Though at times frustrating, Marnie is a fun and likeable main character. She is creative, compassionate, and intelligent, allowing the viewer to root for her and her siblings. I do wish, however, that her siblings got more character development and personality. 

One of the film’s highlights is Debbie Reynolds as Agatha Cromwell. Reynolds brings the role to life, highlighting Agatha’s bubbly personality and outlandish antics. She is the quirky and loving grandmother, while also being a powerful and clever witch. 

There are only a few films I would say warrant yearly Halloween viewing, and Halloweentown is one of them. It’s a movie great for any audience and is the perfect way to celebrate Halloween. On a scale of 1-10 cab-driving skeletons, I give this movie 10 cab-driving skeletons.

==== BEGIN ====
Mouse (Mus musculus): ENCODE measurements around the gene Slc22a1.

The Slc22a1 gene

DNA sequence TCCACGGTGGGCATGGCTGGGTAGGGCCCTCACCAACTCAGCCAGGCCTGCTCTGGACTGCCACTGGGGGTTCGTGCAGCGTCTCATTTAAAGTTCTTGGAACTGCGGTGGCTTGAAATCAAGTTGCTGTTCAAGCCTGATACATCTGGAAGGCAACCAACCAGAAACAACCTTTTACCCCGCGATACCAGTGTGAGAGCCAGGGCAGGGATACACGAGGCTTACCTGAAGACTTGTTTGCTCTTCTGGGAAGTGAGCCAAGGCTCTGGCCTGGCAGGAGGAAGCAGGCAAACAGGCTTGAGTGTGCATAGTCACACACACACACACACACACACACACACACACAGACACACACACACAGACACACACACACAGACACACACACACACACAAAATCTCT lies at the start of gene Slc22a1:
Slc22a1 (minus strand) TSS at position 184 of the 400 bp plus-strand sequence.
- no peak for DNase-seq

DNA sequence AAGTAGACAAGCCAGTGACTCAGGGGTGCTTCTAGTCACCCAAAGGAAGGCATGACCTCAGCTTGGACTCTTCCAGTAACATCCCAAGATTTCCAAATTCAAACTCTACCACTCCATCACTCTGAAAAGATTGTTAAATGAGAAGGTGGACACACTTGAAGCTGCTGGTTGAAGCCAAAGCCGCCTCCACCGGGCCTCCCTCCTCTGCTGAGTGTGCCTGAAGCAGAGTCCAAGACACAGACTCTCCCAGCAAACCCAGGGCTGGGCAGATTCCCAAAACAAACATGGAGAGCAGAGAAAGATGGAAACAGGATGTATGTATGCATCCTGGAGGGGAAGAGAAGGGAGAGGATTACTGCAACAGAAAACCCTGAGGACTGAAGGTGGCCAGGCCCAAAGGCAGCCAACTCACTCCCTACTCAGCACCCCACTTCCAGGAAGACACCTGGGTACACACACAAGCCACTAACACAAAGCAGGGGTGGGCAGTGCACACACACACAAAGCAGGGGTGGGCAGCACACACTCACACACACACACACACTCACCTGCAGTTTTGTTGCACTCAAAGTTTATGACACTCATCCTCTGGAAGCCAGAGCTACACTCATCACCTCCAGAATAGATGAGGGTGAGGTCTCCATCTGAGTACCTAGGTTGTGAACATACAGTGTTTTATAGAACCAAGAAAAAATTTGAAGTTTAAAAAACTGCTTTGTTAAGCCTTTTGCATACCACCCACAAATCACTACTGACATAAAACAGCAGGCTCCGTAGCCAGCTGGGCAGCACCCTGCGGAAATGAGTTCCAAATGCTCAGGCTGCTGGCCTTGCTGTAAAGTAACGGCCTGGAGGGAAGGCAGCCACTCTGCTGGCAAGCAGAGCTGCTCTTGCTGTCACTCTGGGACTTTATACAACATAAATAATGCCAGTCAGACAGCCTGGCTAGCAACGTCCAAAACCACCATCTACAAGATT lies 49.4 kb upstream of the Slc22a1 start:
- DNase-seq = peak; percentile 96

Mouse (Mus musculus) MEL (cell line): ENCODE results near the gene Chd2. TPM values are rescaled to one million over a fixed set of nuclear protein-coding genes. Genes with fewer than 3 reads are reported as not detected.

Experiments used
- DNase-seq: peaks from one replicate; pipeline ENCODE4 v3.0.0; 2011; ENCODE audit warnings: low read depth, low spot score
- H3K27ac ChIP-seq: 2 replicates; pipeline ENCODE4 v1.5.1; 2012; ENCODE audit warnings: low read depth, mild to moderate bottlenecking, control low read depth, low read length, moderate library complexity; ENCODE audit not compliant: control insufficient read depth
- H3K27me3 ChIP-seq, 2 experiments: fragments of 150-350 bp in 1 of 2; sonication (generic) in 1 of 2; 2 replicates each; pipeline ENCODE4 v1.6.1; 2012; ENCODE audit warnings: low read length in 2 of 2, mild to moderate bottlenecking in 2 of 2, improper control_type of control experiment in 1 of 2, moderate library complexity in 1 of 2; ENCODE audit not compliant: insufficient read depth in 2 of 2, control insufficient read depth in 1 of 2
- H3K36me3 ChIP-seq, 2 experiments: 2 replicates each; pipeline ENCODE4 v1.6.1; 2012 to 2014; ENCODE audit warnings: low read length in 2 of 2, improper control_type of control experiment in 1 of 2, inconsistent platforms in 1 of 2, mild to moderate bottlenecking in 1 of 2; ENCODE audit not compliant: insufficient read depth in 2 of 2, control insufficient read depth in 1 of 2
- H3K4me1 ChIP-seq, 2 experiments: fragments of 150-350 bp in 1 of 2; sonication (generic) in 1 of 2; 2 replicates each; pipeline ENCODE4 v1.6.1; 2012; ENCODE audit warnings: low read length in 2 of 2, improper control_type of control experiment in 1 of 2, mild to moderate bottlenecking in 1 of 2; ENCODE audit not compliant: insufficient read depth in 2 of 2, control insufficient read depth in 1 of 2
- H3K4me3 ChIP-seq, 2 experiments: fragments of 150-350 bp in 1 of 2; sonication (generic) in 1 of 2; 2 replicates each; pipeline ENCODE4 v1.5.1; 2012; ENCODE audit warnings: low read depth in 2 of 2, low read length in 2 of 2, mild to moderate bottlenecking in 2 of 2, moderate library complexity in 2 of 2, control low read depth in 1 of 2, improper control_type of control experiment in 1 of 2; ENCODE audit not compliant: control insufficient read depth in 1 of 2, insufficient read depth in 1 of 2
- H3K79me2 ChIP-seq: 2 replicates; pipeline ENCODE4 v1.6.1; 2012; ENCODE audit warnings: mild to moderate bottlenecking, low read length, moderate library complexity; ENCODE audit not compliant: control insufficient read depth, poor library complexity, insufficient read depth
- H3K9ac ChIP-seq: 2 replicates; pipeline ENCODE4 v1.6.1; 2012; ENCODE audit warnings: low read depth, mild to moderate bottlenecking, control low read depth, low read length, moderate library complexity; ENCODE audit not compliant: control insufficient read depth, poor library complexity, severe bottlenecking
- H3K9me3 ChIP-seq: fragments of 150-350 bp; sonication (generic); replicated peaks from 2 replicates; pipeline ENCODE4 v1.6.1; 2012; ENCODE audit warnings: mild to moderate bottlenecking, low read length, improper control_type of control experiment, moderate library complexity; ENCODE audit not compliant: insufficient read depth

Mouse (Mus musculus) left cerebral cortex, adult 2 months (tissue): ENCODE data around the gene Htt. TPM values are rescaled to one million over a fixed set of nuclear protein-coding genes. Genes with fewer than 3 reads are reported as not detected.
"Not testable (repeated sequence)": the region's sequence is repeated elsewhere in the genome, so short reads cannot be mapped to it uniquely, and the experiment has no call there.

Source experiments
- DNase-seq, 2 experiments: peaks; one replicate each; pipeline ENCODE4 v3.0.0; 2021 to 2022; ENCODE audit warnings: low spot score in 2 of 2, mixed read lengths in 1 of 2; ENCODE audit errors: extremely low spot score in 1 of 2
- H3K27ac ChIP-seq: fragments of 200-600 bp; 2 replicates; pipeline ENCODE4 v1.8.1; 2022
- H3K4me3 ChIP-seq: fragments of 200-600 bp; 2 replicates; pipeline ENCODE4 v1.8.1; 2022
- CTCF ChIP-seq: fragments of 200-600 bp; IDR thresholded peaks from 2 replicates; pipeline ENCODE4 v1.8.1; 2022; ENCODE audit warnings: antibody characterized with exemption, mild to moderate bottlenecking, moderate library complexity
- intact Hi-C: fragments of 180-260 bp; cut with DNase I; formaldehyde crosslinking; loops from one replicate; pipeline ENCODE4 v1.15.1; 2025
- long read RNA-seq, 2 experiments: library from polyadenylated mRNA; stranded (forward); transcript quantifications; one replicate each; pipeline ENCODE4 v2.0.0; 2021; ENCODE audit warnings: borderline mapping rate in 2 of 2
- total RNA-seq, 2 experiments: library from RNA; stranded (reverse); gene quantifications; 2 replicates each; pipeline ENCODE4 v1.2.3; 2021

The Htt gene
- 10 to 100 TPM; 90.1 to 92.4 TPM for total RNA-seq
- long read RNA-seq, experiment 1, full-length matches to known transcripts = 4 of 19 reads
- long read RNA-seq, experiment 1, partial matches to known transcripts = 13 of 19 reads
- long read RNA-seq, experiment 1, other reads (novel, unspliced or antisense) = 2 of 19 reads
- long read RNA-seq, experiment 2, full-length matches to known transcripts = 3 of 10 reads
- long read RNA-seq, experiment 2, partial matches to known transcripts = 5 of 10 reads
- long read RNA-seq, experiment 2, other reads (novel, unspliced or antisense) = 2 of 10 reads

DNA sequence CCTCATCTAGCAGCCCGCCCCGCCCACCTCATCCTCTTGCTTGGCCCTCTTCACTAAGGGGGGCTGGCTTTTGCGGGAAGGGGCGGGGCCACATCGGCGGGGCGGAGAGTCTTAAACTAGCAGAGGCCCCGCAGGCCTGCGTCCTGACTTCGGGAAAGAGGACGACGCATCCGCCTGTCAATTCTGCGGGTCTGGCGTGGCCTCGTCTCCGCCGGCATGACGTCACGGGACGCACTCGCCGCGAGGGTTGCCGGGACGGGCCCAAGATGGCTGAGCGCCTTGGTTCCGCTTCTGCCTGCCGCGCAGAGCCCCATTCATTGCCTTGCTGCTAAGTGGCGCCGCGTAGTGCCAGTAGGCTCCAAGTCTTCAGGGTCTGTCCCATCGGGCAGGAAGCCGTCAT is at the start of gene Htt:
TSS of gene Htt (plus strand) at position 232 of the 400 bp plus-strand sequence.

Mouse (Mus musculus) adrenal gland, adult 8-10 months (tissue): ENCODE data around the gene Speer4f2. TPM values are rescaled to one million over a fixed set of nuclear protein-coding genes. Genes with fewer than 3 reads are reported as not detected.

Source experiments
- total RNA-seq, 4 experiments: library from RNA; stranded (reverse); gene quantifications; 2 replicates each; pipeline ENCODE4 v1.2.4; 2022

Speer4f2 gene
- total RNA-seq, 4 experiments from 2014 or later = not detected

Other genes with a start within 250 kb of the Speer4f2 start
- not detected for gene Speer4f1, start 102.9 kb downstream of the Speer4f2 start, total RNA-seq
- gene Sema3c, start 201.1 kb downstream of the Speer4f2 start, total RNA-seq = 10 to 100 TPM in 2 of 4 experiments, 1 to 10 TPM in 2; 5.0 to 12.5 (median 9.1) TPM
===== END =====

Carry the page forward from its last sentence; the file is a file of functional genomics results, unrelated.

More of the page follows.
Stay spooky and I hope you had a great Halloween!  

Shelby Dolch

Shelby Dolch '21 is from Montana and intends to special major in Political Science and Black Studies with a second major in Peace and Conflict Studies. She is most interested in the areas of criminal justice reform, human rights, and domestic policy.